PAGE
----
Racism can kill you, and a new medical study proves that racial discrimination is causing Black children extreme pain in the ER.
study from JAMA Pediatrics that examined the pain management of
children in hospital emergency departments found that Black and Latino
children being treated for acute appendicitis, a painful inflammation
of the appendix, are less likely to receive painkillers than white
authors, Dr. Monika Goyal of the Children’s National Health System in
Washington and colleagues, based their findings on data from the
National Hospital Ambulatory Medical Care Survey from 2003 to 2010 to
analyze the administration of opioid medications (a synthetic narcotic
derived from opium) such as morphine and Percocet, and nonopioids
available over the counter such as Tylenol.
an estimated 1 million children diagnosed with appendicitis, only 56.8
percent of patients received any analgesia, although these painkillers
are highly recommended for appendicitis cases, and only 41.3 percent
received any opioid analgesia. However, the study found that Black
children were less likely to receive any pain medication at all for
moderate pain, and less likely to receive opioids for severe pain than
their white counterparts.
findings suggest that there are racial disparities in opioid
administration to children with appendicitis, even after adjustment for
potential confounders. More research is needed to understand why such
disparities exist. This could help inform the design of interventions
to address and eliminate these disparities and to improve pain
management for all youths,” the study said. “Our findings suggest that
although clinicians may recognize pain equally across racial groups,
they may be reacting to the pain differently by treating black patients
with nonopioid analgesia, such as ibuprofen and acetaminophen, while
treating white patients with opioid analgesia for similar pain.”
Eric Fleegler and Dr. Neil Schechter of Boston Children’s Hospital and
Harvard Medical School also noted in a related editorial that without
any physiological explanation for the difference in treatment, “we are
left with the notion that subtle biases, implicit and explicit,
conscious and unconscious, influence the clinician’s judgment.”
explanations for the results include an unconscious racial bias against
African-American children, an unwarranted fear of opioids, or a notion
that Black children have a higher threshold and tolerance for pain.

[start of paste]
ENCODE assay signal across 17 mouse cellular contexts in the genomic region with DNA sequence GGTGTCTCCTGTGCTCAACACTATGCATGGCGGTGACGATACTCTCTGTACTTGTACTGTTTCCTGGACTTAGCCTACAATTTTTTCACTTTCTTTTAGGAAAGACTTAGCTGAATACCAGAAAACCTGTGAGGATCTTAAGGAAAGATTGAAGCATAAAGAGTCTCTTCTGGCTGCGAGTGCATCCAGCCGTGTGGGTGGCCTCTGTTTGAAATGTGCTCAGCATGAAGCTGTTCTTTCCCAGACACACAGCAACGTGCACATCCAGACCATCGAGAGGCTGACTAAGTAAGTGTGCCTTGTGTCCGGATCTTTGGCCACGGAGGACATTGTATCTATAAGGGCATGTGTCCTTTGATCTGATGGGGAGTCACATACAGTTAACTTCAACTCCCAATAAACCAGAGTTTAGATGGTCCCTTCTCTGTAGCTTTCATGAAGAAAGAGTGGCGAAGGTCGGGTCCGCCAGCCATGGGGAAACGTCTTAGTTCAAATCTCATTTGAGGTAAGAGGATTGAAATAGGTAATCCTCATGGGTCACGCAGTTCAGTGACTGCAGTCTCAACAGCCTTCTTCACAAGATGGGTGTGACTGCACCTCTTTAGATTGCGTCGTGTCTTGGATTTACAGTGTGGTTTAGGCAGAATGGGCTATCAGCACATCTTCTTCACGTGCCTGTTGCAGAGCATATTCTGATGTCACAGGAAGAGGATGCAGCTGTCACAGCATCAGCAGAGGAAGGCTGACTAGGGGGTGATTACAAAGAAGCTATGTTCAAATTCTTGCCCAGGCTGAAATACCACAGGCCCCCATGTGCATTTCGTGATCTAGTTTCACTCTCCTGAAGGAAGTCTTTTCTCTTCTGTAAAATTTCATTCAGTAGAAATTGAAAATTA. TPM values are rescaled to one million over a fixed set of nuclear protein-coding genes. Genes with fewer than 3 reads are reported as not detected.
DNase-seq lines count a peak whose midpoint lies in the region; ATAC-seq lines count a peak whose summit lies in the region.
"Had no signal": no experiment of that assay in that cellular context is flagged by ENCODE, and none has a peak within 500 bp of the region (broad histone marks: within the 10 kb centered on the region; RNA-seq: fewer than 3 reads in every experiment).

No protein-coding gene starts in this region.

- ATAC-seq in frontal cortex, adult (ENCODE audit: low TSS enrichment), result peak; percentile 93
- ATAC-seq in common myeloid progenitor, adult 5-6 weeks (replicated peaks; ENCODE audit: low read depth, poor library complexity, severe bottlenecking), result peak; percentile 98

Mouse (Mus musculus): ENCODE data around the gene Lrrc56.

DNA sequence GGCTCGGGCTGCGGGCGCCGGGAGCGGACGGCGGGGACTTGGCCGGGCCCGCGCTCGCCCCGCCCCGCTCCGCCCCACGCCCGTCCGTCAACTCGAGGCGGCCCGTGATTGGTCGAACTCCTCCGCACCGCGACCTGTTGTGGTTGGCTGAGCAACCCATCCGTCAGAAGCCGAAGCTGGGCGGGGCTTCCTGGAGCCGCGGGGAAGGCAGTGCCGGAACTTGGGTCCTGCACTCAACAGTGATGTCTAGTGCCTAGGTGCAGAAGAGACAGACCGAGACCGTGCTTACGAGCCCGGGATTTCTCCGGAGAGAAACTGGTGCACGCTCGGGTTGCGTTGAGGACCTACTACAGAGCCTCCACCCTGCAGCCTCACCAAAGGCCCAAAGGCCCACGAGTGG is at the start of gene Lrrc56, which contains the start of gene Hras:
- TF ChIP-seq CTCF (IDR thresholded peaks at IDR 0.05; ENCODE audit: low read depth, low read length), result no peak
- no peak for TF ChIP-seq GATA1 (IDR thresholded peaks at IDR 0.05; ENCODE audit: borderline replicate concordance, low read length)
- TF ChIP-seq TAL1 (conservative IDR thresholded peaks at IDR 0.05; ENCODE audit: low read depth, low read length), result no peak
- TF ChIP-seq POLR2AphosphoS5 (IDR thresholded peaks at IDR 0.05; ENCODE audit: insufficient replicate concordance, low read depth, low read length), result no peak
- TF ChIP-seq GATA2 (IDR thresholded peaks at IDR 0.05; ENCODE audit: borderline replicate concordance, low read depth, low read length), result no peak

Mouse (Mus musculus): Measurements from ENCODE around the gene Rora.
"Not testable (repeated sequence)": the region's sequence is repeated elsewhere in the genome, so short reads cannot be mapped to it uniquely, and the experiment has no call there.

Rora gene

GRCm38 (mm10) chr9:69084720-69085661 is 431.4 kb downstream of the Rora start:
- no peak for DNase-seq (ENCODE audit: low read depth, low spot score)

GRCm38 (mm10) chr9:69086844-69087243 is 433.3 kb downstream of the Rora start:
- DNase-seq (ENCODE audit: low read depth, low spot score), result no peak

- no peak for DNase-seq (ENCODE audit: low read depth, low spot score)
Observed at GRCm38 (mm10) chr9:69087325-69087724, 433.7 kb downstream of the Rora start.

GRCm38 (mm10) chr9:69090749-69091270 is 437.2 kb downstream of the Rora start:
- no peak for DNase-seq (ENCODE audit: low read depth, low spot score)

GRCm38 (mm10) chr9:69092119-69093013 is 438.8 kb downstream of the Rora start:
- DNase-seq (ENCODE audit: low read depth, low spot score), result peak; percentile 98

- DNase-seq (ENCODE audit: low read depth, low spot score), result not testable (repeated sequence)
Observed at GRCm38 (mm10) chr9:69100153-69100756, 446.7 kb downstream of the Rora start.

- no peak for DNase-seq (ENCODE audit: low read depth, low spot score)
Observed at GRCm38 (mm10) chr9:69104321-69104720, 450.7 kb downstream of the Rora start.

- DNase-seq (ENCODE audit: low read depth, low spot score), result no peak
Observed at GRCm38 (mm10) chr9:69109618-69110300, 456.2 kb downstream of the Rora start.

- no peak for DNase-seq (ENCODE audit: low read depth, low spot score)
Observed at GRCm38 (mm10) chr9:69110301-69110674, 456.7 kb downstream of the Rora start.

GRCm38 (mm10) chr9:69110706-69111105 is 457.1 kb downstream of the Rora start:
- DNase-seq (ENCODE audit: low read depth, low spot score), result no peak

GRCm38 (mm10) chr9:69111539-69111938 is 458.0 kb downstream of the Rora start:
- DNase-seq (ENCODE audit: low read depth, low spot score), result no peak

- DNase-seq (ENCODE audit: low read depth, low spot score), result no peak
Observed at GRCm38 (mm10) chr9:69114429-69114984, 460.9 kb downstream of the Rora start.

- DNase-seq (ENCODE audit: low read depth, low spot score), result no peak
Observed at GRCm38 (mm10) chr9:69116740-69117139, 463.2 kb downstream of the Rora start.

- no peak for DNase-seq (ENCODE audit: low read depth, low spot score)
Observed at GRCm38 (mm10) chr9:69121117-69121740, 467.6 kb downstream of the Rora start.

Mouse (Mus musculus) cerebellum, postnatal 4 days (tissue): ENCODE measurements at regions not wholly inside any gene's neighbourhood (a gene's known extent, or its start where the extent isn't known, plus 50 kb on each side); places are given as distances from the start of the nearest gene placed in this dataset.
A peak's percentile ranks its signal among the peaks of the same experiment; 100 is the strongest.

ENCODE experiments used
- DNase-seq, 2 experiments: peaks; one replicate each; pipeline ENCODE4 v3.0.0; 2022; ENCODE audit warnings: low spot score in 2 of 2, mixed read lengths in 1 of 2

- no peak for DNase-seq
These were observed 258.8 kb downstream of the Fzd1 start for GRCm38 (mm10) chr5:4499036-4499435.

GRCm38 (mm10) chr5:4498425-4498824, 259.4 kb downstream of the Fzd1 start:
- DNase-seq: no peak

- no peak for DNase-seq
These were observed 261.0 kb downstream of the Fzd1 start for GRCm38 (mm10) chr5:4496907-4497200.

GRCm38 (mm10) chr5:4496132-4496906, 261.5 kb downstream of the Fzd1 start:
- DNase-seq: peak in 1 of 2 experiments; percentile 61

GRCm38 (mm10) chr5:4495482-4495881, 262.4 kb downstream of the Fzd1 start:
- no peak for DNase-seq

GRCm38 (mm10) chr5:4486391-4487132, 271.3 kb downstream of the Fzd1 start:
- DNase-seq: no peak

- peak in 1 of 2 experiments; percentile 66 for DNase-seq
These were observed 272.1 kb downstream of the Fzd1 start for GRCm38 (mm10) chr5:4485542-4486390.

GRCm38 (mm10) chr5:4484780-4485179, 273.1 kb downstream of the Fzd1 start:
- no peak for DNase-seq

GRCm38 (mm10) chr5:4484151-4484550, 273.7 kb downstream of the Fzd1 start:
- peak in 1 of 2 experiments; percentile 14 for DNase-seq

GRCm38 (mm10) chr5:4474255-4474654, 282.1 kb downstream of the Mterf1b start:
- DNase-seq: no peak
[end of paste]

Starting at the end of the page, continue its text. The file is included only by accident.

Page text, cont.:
Perhaps some physicians harbor a racist belief, given the
criminalization of Black people and the war on drugs, that Black
children are more prone to addiction. And even worse, perhaps some
doctors even feel that Black and Latino children are less worthy of
receiving the medications in the first place.
controlling pain in medical patients is widely viewed as a cornerstone
of compassionate care, the authors recognize, “significant disparities
remain in our approach to pain management among different populations.”
Further, they conclude that as strategies exist to solve this problem,
more can and should be done.
studies have addressed the racial disparities in treatment, including
painkillers, among adults over the past three decades, but fewer
studies have examined the differences in care given to Black children.
It is particularly unsettling that our most vulnerable members of
society, both as children and as those who are already exposed to
racism in their daily life, are also victimized by the medical
profession in such a blatant manner.
results are shocking, though not surprising to those who understand
that this latest study is part of a longstanding pattern. Racism is not
merely the Klansman who wears a hooded sheet, or the white person who
uses the n-word. Rather, racism is a system of exploitation that acts
to the detriment of Black people, by design and with purpose, often
yielding life-threatening and painful results.
There are years of medical experiments, of using Black people as human guinea pigs, including theTuskegee experiment,
in which the federal government left Black men infected with syphilis
untreated for decades. In the past, medical knowledge was sought based
on torture and unethical experimentation on Black prisoners, pregnant
women, and other unsuspecting victims.
Unfortunately, this sad legacy lives to this day.